Learn a Big Lesson From AIG

About 15 years ago, I got a call from a lead partner at one of the largest executive recruiting firms asking if I was being interested in talking to Mr. Hank Greenburg about a senior level job at AIG. That company was the big dog in property and casualty insurance and was led by an iconic figure (Hank) that took a small insurance company in the 1960s and built it into a Fortune 10 in a few decades.

The job we discussed was running AIG in the Far East out of Tokyo. I was interested, but after a couple of months of dancing, we were unable to override my primary hurdle: I was willing to make a three-year commitment to Japan; They wanted five.

If you're asking yourself, "Why would someone want to go to work for AIG?" My answer is this: The AIG that Greenburg built was not the same company that essentially folded under its successor, Martin Sullivan. Here's what the business press did not talk about:

Hank Greenburg ran AIG with an iron fist. Some associates joked that the company did not need a strategy; It had Greenburg. Every decision of consequence crossed his desk. Autonomy was the order of the day and at AIG it worked. Although he had begun his career as an attorney and insurance guy, Greenburg became both an incredibly successful entrepreneur and operator – a rare combination – and boy, did he ring the cash register. He could navigate between long-term strategy and day-to-day operations with ease. For thirty years, many people got wealthy at the company as both its top and bottom lines grew at a breathtaking pace. Then, in a well-documented act of polite, jealousy, revenge and political opportunism, Elliot Spitzer, that paragon of propriety, got Greenburg ousted. Martin Sullivan became the CEO.

Sullivan was a really accomplished insurance guy. He had successfully run a large number of AIG businesses, both domestically and internationally. He had no experience, however, outside of insurance at a company which businesses, by the early 1990s, also included derivatives trading and aircraft leasing. If Sullivan had taken the reigns twenty years earlier, when insurance represented the overwhelming share of the company's business, it would have been a good fit, but as I'm fond of saying, "That's true … and if I had wheels I 'D be a bicycle.'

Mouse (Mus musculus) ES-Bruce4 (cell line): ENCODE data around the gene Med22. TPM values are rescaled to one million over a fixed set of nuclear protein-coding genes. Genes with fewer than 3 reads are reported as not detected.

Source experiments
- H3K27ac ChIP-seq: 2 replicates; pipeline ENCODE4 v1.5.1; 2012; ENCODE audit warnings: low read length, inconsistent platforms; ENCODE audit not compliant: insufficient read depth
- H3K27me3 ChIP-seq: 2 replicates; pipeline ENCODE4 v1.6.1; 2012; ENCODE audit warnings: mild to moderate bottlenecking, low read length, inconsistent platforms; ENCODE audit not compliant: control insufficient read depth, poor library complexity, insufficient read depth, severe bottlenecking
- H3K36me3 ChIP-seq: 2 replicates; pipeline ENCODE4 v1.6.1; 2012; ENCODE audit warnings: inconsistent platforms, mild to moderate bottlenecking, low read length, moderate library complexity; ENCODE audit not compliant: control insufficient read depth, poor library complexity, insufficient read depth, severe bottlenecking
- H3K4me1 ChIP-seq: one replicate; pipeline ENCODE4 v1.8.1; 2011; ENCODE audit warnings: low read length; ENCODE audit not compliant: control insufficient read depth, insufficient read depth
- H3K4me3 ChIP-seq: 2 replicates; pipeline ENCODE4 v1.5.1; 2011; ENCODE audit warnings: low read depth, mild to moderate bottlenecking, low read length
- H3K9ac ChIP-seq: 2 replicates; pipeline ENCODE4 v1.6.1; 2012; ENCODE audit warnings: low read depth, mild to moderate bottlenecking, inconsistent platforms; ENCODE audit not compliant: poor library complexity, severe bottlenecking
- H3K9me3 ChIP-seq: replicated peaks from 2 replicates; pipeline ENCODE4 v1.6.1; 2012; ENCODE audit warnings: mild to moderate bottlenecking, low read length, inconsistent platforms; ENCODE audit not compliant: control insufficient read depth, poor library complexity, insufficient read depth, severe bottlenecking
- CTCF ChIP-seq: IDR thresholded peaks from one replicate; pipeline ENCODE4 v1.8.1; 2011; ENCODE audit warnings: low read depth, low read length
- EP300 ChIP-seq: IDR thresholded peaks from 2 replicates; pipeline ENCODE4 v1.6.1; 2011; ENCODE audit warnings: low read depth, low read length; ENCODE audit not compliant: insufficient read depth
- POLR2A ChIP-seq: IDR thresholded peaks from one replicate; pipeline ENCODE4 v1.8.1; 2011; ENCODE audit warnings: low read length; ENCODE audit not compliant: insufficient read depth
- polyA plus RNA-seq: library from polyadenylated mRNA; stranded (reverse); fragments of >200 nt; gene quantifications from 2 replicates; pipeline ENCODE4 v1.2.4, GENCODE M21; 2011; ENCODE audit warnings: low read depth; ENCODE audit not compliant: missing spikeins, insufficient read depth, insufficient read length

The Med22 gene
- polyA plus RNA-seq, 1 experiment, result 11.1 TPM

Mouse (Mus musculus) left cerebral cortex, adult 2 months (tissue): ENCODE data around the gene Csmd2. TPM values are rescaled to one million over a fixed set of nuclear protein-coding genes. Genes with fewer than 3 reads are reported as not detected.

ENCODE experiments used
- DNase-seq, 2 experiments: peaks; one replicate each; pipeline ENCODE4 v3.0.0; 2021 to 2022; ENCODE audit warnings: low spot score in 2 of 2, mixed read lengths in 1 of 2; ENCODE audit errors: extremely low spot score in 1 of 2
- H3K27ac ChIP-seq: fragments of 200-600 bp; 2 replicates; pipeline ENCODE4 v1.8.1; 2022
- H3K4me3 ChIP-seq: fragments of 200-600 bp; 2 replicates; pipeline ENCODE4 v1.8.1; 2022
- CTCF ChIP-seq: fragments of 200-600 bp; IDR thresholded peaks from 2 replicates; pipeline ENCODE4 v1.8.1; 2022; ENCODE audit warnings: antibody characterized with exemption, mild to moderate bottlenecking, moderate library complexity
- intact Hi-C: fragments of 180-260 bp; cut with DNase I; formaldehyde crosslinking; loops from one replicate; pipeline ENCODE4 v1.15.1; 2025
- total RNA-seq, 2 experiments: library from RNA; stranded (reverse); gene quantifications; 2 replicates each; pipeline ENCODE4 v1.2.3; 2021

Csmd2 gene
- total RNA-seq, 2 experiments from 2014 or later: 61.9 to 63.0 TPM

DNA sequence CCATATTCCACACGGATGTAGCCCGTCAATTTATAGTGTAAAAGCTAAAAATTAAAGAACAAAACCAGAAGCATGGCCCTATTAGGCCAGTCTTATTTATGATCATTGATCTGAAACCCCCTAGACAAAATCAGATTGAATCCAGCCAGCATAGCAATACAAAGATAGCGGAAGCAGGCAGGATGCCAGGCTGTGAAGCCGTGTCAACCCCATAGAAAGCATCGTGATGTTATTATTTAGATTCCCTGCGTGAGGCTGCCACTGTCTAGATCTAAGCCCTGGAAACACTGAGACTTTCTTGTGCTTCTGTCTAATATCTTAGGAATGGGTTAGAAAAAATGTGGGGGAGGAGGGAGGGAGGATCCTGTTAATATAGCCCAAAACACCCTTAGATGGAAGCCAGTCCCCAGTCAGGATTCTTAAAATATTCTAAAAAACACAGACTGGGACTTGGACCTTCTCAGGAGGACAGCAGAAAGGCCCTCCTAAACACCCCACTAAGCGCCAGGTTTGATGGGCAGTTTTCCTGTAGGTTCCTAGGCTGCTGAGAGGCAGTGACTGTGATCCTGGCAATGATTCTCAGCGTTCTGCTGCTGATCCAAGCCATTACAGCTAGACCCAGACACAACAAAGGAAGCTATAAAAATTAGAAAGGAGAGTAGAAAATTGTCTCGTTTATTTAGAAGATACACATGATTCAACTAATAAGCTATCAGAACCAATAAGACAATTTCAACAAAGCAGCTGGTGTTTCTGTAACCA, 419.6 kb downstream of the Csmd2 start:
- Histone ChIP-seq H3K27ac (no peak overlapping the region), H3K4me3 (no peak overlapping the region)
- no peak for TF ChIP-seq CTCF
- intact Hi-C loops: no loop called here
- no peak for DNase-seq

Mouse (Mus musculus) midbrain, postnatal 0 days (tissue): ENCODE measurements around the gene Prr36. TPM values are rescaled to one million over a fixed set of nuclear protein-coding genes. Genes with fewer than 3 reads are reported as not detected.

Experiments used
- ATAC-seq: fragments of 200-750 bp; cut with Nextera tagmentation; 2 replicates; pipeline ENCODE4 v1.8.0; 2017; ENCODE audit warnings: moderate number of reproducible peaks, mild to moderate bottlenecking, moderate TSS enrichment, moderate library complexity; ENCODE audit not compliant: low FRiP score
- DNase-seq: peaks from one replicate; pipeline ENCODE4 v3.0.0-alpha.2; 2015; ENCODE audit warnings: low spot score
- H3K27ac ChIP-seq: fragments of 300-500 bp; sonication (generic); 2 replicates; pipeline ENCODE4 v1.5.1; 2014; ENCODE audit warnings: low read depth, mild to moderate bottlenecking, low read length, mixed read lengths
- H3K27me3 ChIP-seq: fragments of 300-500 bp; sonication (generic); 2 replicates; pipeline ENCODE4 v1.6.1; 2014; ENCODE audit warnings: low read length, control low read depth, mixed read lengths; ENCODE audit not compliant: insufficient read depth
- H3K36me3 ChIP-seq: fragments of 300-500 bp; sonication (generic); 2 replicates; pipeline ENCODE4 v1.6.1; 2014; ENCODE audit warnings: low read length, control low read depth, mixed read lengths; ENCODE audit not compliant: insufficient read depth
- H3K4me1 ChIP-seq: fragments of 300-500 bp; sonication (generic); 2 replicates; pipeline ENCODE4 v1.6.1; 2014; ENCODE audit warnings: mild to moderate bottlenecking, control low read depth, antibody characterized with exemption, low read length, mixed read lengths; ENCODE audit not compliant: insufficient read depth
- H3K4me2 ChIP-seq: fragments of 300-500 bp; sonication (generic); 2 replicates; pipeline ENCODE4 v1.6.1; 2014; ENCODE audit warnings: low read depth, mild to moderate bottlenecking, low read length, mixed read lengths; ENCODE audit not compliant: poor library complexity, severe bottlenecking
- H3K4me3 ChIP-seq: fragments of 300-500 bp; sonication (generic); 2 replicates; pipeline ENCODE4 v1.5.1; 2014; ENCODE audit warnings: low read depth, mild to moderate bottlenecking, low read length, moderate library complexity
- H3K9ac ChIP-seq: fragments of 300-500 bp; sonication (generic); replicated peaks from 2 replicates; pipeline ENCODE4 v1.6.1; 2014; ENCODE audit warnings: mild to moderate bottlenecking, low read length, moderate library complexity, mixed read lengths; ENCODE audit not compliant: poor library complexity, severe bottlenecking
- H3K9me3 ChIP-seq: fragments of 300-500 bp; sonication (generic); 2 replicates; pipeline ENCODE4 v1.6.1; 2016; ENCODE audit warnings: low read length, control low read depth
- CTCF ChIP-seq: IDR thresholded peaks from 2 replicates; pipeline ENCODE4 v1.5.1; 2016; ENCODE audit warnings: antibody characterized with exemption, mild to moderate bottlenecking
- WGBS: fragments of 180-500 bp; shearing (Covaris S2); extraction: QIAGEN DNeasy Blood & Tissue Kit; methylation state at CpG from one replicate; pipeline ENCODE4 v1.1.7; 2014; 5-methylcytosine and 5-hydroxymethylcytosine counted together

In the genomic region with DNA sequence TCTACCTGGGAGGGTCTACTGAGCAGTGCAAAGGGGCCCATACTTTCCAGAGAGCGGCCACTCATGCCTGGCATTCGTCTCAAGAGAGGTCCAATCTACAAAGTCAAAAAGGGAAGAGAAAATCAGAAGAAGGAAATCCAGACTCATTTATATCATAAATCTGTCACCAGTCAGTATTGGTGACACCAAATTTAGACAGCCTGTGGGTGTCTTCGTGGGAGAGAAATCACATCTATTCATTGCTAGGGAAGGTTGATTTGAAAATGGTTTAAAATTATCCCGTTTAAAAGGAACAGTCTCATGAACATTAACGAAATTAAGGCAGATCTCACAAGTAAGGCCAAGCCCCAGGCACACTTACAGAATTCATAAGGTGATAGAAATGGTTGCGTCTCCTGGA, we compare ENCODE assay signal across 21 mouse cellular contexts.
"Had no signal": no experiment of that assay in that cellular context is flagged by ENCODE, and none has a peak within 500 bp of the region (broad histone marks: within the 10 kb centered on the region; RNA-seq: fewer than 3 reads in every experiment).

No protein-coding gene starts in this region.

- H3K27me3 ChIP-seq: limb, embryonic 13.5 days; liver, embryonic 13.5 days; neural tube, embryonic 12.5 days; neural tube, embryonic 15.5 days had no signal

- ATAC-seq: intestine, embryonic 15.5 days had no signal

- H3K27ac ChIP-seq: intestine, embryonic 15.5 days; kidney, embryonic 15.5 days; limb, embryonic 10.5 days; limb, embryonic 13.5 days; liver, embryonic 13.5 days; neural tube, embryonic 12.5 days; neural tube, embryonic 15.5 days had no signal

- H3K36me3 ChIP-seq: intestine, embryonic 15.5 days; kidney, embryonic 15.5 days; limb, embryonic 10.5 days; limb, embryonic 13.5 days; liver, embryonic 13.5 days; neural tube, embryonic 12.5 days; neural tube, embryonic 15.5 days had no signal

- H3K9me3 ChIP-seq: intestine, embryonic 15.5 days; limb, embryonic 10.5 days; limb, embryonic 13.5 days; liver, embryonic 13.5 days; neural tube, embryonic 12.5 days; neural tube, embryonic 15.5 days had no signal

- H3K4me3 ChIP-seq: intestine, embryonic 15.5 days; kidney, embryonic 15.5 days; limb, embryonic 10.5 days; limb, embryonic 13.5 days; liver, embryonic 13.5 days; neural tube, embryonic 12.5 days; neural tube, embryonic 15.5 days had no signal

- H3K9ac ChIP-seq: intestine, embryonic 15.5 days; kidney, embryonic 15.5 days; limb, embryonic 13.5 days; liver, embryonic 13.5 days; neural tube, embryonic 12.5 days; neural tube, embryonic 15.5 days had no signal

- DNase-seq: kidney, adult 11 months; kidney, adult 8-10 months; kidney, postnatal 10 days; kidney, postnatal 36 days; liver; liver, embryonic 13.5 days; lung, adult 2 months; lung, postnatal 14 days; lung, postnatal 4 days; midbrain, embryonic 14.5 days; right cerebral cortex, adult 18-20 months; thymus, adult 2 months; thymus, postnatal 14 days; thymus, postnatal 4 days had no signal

Sullivan's style was much more collaborative, consensual and collegial than his predecessor. He delegated many more (and much bigger) decisions to other executives. "What's wrong with that?" You ask. In this case, plenty.

Stay with me!

Delegation is a good thing; Abdication is not a good thing. After their leadership change, AIG migrated ( perhaps leaped is a better word in this case) from autocracy to democracy, overnight. Executives in far-flung areas of their business – areas that Greenburg supervised with a tight reign – suddenly assumed more control of their own destiny. They began incrementally making risky decisions – not because they were incompetent or immoral but because their new "freedom" allowed them to do that. Their entrepreneurial instincts were no longer tempted by Greenburg's multi-dimensional approach. The most egregious case of that was in derivatives trading – most notably in credit default swaps .

CDFs were created to enable creditors to insure their risk of default (and boy, is That a simplistic definition). They were labeled as derivatives rather than insurance to enable companies to sidestep state regulation; It worked. Over time at AIG after Greenburg departed, CDFs were used to cover increasingly risky portfolios of mortgages. At the end, sub-prime loans (or worse) represent an irresponsible proportion of this business for AIG. If Greenburg had been there during the two years before it "hit the fan," it would not have hit the fan.

Blame Spitzer, not Greenburg, and, oh yes, blame AIG's Board of Directors. Prior to Greenburg's ouster, there was no real success plan in place and at the time of his ouster, there was no one ready to assume accountability for his or her divers cadre of businesses. Sullivan was not prepared to absorb the reigns of this sprawling company. Other than Jamie Dimon (and even that would probably have been a stretch), the right executive for this challenge did not exist.

Here's the lesson: You can not migrate from one culture to its direct opponent with a "plug-and-play" approach. Changing cultures is not akin to changing the oil in your car. In this case, all of AIG's executives were not equally capable of contextualizing, and then executing, decisions with $ billion consequences.

Cultures are durable. Destabilize them quickly; Change the rules of the game with a "flick of the switch"; Impose order on chaos or chaos on order all at once and you will probably face deadly consequences – the loss of your reputation or company. Massive change must be planned and executed in a prerequisite, systematic way. It does not have to drag on for years, but it can not happen overnight. "Transformation" and "upheaval" are not synonymous.

Copyright 2010 Rand Golletz. All rights reserved.